Gabriel Over the White House (1933)"The United States of America is a democracy! We are not yet ready to give up the government of our time!"
"You have given it up. You've turned your backs, you've closed your ears to the appeals of the people.
You've been traitors to the concept of democracy upon which this government was founded."
"Gabriel Over the White House" is one of the more astonishing wish-fulfillment fables to come out of Depression-era Hollywood. You can't quite believe what you're watching even as you're watching it.
I highly recommend reading his full review
I've watched a lot of movies, but I have never seen a political drama like this. Usually with political films, there's an obvious conservative or (more often) liberal slant to them. The characters and the drama become vessels for the writer to make a pitch for some sweeping social agenda or surgical change in the political process. Gabriel Over the White House supposes a benevolent demagogue, a man who grabs for power because he best knows how to apply it, something proven right again and again in the film. Suppose our leader had a socialist agenda fused to his bullying, iron-willed method for getting his way. Coming out at a time when FDR and Hitler were continuing to rise on the world stage, the script here merges the two to show how closely related they are.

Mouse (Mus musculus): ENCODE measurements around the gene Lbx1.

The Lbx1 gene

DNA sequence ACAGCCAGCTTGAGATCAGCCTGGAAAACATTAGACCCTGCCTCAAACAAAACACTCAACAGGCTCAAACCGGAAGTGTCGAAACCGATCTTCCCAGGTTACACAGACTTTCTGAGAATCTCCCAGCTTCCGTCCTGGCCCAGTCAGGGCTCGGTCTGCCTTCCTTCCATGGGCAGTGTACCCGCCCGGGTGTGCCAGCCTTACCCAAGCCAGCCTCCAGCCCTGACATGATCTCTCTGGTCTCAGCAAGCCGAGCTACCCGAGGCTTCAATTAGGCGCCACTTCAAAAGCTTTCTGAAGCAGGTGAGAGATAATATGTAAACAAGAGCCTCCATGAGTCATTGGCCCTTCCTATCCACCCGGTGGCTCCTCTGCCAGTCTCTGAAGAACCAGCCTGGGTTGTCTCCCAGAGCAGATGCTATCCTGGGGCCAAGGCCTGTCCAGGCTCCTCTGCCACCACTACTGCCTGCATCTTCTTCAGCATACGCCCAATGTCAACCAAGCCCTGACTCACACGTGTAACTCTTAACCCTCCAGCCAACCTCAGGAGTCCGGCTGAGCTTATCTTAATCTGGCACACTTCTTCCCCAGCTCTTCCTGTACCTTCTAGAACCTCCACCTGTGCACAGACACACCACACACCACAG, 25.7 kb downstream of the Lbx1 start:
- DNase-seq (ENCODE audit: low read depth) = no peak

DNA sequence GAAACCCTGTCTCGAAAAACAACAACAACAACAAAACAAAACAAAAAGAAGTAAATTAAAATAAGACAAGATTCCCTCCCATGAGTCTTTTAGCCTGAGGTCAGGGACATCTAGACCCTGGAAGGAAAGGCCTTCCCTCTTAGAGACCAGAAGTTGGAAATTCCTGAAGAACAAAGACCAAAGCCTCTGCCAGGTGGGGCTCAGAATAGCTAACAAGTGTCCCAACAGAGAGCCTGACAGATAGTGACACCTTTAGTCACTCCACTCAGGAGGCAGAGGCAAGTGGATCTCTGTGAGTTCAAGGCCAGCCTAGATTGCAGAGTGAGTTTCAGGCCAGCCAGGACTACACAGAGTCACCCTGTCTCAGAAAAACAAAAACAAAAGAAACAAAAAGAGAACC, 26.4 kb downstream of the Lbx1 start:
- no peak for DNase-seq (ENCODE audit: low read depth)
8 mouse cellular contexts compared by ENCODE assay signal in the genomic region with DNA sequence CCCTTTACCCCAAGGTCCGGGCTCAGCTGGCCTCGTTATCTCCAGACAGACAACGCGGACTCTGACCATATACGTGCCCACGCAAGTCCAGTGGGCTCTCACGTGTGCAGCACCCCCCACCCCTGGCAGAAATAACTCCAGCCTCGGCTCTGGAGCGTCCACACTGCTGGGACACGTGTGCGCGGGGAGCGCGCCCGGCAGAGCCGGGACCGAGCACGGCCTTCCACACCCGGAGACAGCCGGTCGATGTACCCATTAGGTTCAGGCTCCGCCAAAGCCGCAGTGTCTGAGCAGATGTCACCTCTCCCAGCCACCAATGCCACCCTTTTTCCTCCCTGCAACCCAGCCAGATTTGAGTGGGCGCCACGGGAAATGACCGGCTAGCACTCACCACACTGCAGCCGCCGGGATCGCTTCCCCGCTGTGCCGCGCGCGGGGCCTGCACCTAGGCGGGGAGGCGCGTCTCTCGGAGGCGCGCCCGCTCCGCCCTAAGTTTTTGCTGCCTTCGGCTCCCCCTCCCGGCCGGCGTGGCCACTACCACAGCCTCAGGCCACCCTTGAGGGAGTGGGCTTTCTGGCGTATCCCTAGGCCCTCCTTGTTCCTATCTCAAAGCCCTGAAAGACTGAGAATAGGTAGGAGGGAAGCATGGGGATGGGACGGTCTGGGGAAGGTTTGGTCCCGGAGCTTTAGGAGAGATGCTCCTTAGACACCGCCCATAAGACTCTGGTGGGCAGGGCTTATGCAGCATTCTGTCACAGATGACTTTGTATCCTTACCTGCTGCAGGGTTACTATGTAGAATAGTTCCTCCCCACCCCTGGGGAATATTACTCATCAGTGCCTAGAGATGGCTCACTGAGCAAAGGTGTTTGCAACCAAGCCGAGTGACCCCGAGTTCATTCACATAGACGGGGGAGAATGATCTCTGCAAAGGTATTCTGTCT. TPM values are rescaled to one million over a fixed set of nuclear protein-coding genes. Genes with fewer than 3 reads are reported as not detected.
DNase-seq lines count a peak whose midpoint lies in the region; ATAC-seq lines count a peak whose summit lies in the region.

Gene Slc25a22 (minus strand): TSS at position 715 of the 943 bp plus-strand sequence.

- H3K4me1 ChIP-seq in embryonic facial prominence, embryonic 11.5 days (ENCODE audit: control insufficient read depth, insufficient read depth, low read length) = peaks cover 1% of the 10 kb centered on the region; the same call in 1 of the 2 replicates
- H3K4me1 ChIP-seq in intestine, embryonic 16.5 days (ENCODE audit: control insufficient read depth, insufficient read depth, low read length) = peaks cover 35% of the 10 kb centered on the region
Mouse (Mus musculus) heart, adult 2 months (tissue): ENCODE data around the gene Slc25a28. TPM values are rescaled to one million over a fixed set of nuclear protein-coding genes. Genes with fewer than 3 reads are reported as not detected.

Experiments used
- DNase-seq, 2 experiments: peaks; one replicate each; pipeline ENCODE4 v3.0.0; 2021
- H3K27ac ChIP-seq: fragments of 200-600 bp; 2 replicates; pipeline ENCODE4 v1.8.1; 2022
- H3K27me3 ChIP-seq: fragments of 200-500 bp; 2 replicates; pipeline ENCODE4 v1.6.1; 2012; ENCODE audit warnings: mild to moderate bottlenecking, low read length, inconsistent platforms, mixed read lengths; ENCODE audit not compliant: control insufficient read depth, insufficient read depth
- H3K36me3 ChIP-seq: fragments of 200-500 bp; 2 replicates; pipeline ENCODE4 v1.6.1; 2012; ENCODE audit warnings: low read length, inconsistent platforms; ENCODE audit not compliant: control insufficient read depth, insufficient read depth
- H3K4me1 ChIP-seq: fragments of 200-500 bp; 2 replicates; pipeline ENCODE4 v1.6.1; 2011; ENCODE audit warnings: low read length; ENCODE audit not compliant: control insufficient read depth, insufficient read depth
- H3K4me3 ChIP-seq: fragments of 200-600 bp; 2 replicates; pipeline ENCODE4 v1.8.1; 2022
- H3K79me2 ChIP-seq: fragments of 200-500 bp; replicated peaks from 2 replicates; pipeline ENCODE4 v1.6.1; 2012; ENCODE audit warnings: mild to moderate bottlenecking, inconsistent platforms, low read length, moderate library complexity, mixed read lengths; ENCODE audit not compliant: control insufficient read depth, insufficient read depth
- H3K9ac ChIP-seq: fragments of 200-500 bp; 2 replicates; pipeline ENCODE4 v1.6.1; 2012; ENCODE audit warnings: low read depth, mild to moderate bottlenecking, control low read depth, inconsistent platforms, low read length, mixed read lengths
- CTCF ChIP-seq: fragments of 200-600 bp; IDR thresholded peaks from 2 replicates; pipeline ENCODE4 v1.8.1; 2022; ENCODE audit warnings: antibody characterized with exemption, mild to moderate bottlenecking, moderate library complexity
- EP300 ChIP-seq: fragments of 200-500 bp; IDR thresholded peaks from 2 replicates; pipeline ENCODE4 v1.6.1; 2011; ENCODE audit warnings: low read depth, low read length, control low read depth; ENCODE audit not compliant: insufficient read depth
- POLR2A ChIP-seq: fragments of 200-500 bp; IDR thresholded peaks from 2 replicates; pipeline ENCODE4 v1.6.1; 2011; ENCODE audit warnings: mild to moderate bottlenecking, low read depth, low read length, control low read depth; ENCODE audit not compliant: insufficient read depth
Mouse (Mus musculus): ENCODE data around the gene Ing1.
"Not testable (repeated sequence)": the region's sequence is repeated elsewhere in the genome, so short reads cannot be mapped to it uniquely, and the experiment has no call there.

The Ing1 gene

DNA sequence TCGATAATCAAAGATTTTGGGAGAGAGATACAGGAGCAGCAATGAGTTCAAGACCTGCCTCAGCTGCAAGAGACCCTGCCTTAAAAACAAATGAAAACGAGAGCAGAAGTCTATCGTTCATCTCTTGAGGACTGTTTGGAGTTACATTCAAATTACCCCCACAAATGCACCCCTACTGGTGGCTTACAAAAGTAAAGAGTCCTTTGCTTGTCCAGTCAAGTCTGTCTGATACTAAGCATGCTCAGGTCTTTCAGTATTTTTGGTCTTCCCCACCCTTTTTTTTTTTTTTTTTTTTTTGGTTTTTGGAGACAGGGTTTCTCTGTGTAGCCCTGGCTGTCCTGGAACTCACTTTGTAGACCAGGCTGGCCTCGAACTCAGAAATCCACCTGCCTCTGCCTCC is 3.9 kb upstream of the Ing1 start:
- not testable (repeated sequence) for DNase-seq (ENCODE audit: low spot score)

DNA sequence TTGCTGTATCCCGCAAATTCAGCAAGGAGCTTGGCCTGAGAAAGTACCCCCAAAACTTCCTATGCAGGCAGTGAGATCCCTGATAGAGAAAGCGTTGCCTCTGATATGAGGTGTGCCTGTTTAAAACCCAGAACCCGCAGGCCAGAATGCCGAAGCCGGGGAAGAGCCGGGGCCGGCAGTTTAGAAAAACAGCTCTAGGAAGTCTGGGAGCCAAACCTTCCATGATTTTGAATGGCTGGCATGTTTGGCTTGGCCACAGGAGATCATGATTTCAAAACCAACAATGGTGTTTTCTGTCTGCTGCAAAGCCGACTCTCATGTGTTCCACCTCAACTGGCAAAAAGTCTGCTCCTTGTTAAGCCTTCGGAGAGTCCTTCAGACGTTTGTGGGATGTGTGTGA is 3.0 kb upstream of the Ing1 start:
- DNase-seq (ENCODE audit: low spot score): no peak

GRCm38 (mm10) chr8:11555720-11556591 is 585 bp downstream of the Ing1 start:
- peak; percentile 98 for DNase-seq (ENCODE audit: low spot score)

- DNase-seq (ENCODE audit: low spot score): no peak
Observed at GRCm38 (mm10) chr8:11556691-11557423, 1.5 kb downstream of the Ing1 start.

Walter Huston, who I've seen excel in hero and villain roles, has the right moral shiftiness to play this Republican party hack turned progressive Democrat. Franchot Tone is also really good as the Secretary to the President. But it's the wild turns of the plot that really make this memorable. The President declares war on mobsters, using military resources to cease gangland violence. Some of these scenes are filmed with stylized sets that reminded me of German Expressionism and the Nazi architecture of Albert Speer. You can read whatever Trump parallels you want to into this, but the film is audacious enough on its own that further connections are not needed.RATING: ★ ★ ★ - Good